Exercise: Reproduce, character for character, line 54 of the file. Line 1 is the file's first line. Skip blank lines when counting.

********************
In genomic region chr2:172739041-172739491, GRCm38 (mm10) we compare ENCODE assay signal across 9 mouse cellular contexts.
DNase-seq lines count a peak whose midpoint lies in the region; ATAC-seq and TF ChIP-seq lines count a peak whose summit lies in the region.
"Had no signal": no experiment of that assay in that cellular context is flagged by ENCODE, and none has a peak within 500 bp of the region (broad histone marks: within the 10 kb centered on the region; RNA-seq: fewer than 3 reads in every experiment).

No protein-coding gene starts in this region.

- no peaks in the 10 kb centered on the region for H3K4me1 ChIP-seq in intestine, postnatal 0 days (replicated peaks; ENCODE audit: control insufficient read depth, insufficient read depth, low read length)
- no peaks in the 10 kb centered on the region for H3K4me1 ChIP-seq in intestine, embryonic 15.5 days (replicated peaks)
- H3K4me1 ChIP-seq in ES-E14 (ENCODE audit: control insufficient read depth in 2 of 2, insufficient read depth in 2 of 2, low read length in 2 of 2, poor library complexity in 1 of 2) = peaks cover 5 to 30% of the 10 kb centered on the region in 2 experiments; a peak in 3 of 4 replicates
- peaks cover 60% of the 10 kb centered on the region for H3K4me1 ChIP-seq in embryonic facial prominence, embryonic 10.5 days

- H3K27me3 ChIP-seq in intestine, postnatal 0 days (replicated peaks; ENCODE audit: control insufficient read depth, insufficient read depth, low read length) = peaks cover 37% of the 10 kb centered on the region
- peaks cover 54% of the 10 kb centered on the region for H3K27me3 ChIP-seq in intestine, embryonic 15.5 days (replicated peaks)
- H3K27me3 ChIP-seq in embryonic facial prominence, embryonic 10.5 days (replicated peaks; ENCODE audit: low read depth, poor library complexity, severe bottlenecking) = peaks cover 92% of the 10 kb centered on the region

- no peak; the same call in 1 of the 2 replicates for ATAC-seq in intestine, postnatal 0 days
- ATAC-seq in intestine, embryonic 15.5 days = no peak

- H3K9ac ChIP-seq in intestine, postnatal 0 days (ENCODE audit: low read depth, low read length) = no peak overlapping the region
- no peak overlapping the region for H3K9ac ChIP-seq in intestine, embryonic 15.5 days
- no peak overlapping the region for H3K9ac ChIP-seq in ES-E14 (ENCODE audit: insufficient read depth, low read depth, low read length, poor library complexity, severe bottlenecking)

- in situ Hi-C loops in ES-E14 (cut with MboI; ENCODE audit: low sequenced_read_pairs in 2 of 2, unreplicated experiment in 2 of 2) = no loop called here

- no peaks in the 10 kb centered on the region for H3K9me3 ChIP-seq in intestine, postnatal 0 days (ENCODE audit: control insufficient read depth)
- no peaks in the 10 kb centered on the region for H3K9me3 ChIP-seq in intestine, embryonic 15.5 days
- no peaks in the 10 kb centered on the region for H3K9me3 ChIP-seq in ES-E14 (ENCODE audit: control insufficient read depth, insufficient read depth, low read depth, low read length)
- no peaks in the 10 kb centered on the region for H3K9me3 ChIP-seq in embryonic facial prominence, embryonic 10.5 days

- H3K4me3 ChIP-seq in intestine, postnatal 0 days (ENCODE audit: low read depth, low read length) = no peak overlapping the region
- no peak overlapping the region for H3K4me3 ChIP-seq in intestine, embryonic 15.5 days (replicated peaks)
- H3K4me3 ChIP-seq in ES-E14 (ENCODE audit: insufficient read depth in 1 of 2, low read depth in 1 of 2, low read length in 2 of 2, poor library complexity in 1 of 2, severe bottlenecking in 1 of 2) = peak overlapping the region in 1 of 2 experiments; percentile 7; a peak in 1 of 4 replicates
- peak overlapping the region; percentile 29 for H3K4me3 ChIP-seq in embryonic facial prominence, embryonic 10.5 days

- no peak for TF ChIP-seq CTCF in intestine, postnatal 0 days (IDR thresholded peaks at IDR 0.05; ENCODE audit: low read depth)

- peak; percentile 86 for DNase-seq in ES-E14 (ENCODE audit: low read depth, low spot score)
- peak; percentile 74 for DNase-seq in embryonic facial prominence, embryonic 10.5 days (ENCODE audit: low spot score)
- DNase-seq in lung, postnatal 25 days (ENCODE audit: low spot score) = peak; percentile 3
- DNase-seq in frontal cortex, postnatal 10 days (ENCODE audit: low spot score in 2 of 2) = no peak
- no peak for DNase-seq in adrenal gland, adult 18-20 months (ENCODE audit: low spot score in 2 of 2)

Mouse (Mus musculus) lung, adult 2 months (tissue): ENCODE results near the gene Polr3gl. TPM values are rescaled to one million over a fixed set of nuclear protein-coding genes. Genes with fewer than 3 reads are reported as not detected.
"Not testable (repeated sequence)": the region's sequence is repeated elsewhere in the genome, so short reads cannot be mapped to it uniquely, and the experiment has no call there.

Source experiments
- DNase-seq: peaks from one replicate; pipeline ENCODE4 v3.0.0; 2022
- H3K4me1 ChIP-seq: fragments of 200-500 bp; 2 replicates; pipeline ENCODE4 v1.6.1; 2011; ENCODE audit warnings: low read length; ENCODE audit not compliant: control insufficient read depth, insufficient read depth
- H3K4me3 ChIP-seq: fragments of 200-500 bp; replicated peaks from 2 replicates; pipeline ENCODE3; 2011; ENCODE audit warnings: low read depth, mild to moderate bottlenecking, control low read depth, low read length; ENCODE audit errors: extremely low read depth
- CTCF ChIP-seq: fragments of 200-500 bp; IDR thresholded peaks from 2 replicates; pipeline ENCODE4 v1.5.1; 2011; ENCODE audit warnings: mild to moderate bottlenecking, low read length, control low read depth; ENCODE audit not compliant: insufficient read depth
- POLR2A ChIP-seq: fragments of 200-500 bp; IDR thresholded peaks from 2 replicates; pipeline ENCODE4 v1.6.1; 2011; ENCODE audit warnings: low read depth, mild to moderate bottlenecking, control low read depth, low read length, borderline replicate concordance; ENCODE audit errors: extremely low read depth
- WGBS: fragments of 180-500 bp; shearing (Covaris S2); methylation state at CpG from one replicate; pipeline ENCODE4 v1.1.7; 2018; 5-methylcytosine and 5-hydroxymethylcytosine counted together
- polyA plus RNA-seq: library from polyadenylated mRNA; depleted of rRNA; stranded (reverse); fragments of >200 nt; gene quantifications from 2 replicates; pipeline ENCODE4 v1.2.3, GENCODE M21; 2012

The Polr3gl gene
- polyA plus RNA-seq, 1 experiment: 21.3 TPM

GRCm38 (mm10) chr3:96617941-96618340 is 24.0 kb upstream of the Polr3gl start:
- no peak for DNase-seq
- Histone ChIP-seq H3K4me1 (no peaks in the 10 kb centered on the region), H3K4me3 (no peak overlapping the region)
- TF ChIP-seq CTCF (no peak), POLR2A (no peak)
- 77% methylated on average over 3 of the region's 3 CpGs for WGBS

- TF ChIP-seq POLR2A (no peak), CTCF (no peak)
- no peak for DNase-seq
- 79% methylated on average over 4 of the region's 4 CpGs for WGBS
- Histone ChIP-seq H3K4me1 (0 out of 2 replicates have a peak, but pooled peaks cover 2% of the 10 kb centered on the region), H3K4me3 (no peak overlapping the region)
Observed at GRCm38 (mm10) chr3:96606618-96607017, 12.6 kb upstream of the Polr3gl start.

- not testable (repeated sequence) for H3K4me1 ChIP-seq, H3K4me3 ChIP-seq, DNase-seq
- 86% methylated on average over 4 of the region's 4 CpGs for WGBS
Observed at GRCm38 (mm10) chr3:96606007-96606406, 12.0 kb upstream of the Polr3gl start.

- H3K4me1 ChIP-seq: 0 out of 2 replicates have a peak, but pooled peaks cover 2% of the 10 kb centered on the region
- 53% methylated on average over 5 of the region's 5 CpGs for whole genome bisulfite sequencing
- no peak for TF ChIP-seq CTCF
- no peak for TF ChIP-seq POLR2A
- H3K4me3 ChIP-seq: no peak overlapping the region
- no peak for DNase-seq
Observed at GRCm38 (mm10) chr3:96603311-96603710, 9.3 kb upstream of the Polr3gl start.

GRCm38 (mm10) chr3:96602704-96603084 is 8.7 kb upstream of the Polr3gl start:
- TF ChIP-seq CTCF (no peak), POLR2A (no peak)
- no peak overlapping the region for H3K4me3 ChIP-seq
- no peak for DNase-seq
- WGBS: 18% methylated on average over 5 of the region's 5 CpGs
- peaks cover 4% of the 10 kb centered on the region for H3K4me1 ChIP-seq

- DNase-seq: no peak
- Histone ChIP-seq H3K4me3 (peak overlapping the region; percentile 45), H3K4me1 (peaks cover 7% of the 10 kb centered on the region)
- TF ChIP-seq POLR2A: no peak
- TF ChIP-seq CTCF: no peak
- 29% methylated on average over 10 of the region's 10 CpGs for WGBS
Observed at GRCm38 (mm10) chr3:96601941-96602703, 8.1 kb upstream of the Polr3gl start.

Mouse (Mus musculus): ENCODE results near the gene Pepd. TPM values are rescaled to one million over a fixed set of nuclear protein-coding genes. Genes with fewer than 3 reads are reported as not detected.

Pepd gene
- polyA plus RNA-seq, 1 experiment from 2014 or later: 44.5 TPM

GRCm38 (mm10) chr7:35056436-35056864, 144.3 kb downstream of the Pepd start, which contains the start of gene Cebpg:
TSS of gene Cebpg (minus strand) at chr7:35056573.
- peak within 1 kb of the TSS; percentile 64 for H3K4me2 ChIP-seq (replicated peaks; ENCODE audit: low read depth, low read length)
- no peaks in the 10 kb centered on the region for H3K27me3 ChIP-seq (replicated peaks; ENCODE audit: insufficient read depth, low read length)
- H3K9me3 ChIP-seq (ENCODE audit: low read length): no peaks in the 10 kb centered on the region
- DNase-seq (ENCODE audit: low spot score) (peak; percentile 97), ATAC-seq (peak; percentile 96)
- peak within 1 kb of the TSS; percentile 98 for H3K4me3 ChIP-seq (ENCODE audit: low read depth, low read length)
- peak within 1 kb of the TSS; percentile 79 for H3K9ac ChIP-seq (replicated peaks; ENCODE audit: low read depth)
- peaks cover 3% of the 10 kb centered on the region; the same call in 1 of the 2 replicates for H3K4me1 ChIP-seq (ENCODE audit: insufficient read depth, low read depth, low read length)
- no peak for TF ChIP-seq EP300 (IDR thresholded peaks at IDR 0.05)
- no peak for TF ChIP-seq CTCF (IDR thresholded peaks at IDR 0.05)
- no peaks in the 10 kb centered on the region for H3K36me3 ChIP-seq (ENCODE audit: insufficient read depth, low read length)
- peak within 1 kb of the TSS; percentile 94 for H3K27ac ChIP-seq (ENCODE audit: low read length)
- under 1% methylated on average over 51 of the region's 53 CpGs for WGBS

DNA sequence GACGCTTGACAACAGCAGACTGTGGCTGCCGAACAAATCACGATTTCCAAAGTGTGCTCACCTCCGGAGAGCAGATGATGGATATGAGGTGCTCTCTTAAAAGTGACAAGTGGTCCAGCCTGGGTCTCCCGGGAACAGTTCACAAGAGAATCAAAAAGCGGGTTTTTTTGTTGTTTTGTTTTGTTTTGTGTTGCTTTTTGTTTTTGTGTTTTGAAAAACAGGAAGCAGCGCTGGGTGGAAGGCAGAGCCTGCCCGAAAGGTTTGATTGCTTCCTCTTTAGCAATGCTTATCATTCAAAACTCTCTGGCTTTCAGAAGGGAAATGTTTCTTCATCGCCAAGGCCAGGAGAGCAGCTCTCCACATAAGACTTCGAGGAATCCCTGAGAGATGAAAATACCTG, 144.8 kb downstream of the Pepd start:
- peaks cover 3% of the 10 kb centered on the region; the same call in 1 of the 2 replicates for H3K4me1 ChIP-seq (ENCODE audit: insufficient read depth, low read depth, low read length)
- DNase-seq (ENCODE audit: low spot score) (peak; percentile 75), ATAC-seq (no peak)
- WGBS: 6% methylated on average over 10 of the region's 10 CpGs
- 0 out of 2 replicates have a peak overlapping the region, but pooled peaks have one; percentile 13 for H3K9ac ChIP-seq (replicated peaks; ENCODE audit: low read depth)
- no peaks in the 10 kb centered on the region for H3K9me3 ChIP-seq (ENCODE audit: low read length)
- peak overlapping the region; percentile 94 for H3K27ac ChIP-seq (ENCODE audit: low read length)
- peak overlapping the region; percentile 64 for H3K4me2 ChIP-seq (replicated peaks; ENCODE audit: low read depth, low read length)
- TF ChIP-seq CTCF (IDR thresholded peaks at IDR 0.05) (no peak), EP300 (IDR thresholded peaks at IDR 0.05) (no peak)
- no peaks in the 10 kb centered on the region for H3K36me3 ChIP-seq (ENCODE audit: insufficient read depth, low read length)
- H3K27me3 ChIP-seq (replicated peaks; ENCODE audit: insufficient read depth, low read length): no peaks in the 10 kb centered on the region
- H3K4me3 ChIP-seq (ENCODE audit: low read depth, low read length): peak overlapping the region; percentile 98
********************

- not testable (repeated sequence) for H3K4me1 ChIP-seq, H3K4me3 ChIP-seq, DNase-seq